Grand Prix de Yellowstone

// by tim sandlin    // Illustrations by birgitta sif

The summer of 2020 brought a veritable swarm of tourists to Yellowstone, which would have made for a slow Grand Prix de Yellowstone except for the missing hazard—tour buses. Those lumbering crosses between Triceratops and mud turtles were outlawed. Roads were wide open.

Or so thought Roger Ramsey, Clyde Walsowski-Smith, and the other race drivers. What they didn’t realize was how many of the coastal refugees fleeing the plague were amateur tourists. In an average year, most of the tourists have been here before and know not to slap their kids on a buffalo’s rump for a selfie uploaded straight to Instagram, and the rescue helicopter.

They also didn’t know hotels, campgrounds, and toilets would be shut, the restaurants takeout only, and the bears aggressive. Last fall, after the summer rush, Wyoming changed its state flower to the used Pamper.

Which brings us to the Grand Prix de Yellowstone. Basically, it’s one of those secrets that everyone knows, like Fox is to news what professional wrestling is to sports, and the Golden Globes are rigged.  

The rules: Vehicles tear out of Flagg Ranch at noon on July 2. They rip around the 142-mile double Yellowstone loop, stopping at Lake for tacky souvenirs, Mammoth for Rocky Road ice cream, and Old Faithful where you must witness an eruption and say something inane. (Most drivers fall back on, “It used to be bigger.”)

Fifteen minutes are added if you receive a ticket, ten for running over an animal, and five for hitting a tourist. Five minutes are taken off for every sideswiped RV rearview mirror. Each driver has an observer on board to make certain the rules are followed—and to open snacks.

That’s where I came in. I was Braford Curtis’s observer. Braford held the record for the only five-hour Yellowstone vacation in history, although there are rumors he skipped the upper loop to soak in the Firehole River.

Be that as it may, three cars, an SUV, and a pickup truck spun gravel at the stroke of noon—Clyde, Roger, Braford, Trixie Mudd with her sister Trippy, and my daughter Cora Ann with four gorpers I didn’t know. Lynette Mosebee raced a Diamondback bicycle on the theory the rest of us would spend eight hours in a bear jam like what happened in 2019.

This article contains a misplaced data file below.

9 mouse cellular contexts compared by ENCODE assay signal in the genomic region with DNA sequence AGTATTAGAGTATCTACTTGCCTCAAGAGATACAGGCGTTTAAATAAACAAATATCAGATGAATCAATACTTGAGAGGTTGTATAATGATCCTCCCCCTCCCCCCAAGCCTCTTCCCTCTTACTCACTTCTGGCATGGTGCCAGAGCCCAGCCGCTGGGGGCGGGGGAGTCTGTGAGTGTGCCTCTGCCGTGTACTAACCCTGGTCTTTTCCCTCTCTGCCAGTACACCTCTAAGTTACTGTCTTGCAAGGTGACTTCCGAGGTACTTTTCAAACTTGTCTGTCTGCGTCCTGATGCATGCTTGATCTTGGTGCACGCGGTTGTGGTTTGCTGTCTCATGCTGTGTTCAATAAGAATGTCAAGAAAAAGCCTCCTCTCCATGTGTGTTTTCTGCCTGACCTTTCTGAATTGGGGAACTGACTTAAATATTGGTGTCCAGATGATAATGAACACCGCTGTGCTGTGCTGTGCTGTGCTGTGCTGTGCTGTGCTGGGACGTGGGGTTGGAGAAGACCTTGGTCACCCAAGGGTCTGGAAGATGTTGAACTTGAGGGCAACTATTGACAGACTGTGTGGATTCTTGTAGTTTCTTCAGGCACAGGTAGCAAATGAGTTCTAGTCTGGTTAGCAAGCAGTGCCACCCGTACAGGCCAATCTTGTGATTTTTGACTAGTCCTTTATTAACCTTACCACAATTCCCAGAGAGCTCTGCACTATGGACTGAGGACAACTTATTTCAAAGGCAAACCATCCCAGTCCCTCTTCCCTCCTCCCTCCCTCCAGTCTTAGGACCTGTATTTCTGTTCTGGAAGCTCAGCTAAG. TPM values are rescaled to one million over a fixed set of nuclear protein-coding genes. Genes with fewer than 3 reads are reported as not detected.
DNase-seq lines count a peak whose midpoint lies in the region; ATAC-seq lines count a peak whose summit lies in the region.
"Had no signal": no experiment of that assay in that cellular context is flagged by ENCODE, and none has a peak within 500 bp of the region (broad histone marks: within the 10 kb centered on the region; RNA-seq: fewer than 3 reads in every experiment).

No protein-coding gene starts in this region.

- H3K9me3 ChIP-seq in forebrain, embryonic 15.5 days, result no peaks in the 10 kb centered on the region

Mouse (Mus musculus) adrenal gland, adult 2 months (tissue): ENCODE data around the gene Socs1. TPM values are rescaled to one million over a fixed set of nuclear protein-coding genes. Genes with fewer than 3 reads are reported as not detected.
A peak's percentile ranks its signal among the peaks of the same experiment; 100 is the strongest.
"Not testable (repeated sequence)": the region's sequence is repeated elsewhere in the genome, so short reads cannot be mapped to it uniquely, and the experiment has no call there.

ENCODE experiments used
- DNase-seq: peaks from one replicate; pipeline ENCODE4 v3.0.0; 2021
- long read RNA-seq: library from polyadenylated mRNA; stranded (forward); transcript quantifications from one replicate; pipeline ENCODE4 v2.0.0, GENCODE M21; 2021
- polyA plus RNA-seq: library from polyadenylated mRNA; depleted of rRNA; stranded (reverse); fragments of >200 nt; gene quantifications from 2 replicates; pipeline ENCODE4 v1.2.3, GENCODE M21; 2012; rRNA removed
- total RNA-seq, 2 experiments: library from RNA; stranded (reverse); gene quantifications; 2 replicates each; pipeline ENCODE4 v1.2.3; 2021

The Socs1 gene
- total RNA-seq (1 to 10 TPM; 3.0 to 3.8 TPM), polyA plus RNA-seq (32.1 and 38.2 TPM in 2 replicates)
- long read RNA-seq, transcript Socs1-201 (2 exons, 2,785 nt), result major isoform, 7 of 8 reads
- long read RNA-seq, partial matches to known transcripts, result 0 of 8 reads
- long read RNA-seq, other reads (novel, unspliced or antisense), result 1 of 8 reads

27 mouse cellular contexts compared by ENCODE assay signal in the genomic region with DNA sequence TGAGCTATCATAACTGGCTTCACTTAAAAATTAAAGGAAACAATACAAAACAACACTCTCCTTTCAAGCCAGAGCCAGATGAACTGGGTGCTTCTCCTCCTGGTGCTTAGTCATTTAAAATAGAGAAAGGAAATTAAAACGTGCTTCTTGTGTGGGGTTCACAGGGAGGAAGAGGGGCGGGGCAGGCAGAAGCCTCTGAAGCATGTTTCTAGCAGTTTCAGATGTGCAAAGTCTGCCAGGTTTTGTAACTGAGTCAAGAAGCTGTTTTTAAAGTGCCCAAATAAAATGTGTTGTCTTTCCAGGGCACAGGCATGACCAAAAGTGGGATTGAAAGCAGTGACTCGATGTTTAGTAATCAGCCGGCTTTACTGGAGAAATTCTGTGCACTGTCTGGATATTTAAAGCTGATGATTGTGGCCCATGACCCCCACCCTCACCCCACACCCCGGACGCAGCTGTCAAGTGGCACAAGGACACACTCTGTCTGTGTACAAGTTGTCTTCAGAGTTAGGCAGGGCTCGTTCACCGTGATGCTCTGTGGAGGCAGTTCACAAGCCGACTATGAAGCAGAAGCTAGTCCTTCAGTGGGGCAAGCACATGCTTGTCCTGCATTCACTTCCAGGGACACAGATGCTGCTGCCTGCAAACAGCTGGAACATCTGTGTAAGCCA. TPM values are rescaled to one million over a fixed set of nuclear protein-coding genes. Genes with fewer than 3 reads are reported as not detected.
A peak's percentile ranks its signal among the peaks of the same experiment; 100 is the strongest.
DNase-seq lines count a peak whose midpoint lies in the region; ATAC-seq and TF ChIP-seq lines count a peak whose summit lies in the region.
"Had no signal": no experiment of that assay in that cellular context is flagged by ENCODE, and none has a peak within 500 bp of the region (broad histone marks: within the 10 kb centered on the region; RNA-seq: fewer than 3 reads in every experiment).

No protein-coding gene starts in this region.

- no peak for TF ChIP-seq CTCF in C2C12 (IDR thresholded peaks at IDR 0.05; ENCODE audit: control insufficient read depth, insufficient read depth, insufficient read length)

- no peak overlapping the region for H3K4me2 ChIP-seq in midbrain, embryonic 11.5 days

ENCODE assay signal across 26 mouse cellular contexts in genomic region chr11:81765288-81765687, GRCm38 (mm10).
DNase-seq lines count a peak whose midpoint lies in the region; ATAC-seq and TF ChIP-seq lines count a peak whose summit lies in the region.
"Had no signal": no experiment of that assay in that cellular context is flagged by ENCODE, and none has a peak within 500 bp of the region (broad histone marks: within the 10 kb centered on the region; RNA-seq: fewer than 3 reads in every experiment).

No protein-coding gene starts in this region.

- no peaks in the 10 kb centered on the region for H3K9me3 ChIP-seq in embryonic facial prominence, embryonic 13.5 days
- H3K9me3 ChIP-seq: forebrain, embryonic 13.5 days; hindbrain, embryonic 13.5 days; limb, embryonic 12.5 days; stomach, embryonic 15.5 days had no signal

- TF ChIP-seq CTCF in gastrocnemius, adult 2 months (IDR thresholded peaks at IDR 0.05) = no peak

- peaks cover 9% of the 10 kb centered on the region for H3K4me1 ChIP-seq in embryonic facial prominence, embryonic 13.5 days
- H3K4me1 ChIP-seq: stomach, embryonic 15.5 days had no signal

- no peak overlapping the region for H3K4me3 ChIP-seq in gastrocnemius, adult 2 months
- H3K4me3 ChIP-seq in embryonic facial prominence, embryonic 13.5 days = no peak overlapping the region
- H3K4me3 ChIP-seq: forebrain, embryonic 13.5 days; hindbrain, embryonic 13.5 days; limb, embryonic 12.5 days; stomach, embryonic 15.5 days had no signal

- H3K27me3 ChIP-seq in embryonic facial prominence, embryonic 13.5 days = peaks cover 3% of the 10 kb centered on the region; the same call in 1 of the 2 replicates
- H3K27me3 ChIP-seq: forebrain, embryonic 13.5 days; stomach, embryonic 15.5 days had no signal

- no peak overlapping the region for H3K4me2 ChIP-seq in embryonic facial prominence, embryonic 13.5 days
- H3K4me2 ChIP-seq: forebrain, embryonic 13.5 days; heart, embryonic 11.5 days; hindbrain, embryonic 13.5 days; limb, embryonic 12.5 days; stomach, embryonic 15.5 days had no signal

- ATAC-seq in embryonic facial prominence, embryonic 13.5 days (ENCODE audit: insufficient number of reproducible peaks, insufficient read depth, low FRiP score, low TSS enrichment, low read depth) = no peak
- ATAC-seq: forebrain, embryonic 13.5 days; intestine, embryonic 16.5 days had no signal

Braford took the lead by shooting through the employees only lane at the entrance station. Braford is a Park employee. Did I forget to mention that? Last summer he was head of mask enforcement.

At the north end of the Lewis River Canyon, Braford stopped his Ford Bronco dead middle of the road, jumped out, and ran to the canyon rim, pointing and hollering, “Griz!”  

Cars slammed brakes, both behind and coming toward us; doors flew open; binoculars, tripods, and iPhones sprouted like umbrellas at the beach.  In five minutes we had traffic trapped for miles both ways.  

That’s when Braford strolled back to the Bronco and we drove off.  He lit a cigarello and grunted, “It’ll take those jokers two hours to wade through that,” and it did. All except Lynette, who blew by us in the turn lane at Grant Village.

“We’ll lose her on Craig Pass,” Braford said.

At the Lake Hotel gift shop, we passed over bamboo bison socks, ten dollar painted rocks, shellacked slabs of Douglas fir with pithy sayings about the weakness of males, elk poop earrings, and a set of whiskey glasses each with its own mountain range embedded in the bottom until we found the king of national park tacky: the Tales of Yellowstone vinyl album written and recorded by Kevin Costner. There really is such a thing. When I gave it to my wife, she was floored.